EXECUTIVE SUMMARY

Developing relationships with care providers across the care continuum is an effective way to improve case management, according to CM experts.

  • One health system focused on improving trust and the relationship between the hospital and a long-term acute care facility in order to improve both organizations’ outcomes.
  • They targeted the issue of long lengths of stay in the hospital.
  • Patients expressed greater comfort with care transition after the change.

These days, case managers are finding many innovative ways to improve patient care across the care continuum, but what about using an old-fashioned strategy such as developing relationships with other care providers?

Collaborations and improved communication between hospitals and other providers can bridge a gap in the care continuum, says Nancy Trumbo, MN, RN, NE-BC, regional director for inpatient care management at Providence Health & Services in Portland, OR. Trumbo also is the former director of care management at the Oregon Health & Science University (OHSU) Hospital in Portland.

“The acute care management model for most hospitals is that once the patient left the hospital to go into the community, we don’t have the resources to follow the patient,” Trumbo explains.

The solution might be for the hospital to create a partnership with community providers that will result in improved communication and handoffs, she adds.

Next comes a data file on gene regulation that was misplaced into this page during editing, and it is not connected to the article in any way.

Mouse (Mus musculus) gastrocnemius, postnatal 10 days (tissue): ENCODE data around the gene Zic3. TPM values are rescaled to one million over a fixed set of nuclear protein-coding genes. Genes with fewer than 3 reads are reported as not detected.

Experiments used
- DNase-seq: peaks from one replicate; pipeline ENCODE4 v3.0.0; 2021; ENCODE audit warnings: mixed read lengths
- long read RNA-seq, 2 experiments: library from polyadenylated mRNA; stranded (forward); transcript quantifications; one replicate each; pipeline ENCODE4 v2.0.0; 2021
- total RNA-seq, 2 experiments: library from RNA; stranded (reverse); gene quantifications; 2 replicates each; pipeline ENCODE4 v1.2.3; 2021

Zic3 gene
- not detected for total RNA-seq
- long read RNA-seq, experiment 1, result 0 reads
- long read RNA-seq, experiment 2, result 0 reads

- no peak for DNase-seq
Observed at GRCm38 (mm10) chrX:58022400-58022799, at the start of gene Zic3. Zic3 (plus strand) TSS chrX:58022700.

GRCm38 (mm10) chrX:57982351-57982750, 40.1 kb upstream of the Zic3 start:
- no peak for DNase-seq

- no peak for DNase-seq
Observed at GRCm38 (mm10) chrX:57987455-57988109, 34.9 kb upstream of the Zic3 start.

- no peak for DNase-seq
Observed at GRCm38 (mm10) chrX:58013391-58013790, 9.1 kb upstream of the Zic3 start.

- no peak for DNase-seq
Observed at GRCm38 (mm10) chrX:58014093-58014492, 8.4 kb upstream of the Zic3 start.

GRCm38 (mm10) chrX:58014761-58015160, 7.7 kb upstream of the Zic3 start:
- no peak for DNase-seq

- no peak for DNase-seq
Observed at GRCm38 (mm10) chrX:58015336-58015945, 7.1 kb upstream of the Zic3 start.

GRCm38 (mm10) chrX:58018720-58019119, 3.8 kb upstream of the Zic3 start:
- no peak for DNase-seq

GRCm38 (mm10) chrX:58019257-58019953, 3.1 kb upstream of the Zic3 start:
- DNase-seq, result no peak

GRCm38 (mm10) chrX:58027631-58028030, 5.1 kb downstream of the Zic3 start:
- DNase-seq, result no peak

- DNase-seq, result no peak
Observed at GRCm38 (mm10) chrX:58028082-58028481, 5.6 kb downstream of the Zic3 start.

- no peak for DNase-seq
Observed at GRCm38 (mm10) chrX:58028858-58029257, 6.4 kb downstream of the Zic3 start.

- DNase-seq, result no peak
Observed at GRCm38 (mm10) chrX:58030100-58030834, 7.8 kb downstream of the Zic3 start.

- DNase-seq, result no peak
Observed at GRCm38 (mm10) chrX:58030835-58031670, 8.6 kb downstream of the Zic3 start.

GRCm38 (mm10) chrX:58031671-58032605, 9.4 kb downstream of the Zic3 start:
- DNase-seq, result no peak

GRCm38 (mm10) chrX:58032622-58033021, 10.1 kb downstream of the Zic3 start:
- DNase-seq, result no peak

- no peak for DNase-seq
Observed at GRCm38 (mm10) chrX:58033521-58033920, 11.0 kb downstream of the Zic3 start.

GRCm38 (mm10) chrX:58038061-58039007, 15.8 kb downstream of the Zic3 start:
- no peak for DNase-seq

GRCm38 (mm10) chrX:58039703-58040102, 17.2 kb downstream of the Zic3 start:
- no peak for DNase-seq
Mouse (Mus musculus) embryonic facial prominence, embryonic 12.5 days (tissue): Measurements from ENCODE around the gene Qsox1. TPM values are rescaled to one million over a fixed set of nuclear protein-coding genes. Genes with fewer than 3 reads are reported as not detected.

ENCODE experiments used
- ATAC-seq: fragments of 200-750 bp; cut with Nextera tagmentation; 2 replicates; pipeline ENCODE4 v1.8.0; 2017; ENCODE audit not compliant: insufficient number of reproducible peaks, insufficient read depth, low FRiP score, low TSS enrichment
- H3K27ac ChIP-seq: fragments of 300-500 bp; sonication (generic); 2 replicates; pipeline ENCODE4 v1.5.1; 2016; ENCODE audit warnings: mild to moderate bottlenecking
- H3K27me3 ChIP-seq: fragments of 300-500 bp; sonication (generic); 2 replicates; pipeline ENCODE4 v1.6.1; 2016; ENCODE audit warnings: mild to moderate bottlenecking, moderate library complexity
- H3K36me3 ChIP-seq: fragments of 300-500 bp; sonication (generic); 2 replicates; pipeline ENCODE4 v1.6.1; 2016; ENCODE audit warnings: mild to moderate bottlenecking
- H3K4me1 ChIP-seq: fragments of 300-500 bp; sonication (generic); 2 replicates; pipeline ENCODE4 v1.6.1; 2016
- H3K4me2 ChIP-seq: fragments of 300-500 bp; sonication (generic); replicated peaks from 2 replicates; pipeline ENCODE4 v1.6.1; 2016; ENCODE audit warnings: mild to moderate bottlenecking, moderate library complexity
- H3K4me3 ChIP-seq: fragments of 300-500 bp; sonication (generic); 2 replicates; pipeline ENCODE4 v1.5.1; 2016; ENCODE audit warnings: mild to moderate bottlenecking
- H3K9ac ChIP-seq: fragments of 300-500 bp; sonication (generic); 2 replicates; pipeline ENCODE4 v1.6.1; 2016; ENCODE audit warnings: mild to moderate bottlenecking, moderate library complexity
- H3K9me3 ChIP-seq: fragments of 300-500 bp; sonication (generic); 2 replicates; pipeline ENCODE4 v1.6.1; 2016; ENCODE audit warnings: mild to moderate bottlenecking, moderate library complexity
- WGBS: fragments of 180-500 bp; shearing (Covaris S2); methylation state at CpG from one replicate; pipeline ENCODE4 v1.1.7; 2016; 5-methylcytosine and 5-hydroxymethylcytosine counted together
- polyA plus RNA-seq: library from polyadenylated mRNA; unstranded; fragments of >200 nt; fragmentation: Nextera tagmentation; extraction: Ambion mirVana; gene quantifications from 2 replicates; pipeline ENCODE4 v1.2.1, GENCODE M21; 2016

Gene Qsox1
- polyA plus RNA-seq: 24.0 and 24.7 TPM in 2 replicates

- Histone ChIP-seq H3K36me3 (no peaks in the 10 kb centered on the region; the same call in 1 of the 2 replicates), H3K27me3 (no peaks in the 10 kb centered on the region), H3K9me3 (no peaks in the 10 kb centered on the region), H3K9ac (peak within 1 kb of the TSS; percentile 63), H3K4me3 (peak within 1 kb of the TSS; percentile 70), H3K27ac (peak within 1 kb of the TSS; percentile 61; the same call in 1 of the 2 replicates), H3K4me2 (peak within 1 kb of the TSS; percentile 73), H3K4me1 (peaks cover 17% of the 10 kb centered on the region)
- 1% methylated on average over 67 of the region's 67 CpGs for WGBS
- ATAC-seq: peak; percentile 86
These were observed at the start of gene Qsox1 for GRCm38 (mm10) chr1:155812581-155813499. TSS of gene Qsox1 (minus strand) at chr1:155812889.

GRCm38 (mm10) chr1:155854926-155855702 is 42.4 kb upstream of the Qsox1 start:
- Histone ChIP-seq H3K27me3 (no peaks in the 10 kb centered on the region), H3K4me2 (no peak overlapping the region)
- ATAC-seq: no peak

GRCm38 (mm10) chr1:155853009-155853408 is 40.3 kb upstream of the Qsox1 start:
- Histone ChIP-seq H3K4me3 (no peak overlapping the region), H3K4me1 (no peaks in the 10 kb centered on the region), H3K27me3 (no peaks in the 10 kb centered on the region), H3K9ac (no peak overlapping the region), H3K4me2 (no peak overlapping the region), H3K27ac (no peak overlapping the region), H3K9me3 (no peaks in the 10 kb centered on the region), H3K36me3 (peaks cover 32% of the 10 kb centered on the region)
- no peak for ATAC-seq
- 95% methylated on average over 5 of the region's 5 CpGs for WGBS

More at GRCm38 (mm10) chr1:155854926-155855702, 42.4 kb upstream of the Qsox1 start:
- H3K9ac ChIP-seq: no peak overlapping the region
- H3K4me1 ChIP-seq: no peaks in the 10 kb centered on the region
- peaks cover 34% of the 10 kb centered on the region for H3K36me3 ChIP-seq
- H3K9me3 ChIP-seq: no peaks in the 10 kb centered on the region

OHSU doubled its patient discharges to the long-term acute care (LTAC) facility between 2014 and 2015, from 66 to 136 a year, and those patients had an average length of stay (LOS) at the LTAC of 24 days, says Anne Hoang, BSN, RN, ACM, post-acute care coordinator in care management at OHSU.

“One of the main issues we work on involves long lengths of stay,” Hoang says. “Some of the most complex patients in the region end up needing a long-term acute care center.”

The one LTAC available to patients in the region was being underutilized due to trust issues. Hospital physicians were not transitioning patients to the LTAC as often as needed because they lacked confidence in the LTAC, Hoang explains.

“It became obvious that we needed to bring quality care to patients and help patients move along the continuum of care,” Hoang says.

Patients sometimes stayed in the hospital for 30 days when they could have been transitioned to the LTAC: “Frankly, there were patients clogging up acute care specialty beds, which are a very important resource for the citizens of Oregon,” Trumbo says.

The change has resolved that problem.

“We’ve estimated that we’ve saved OHSU over 3,000 hospital bed days,” Hoang adds. “Our observed over-expected LOS index, comparing OHSU with other hospitals in the university hospital consortium on how long you think a patient will stay at your hospital before they discharge to a specific location, went from 1.5 to 0.99.”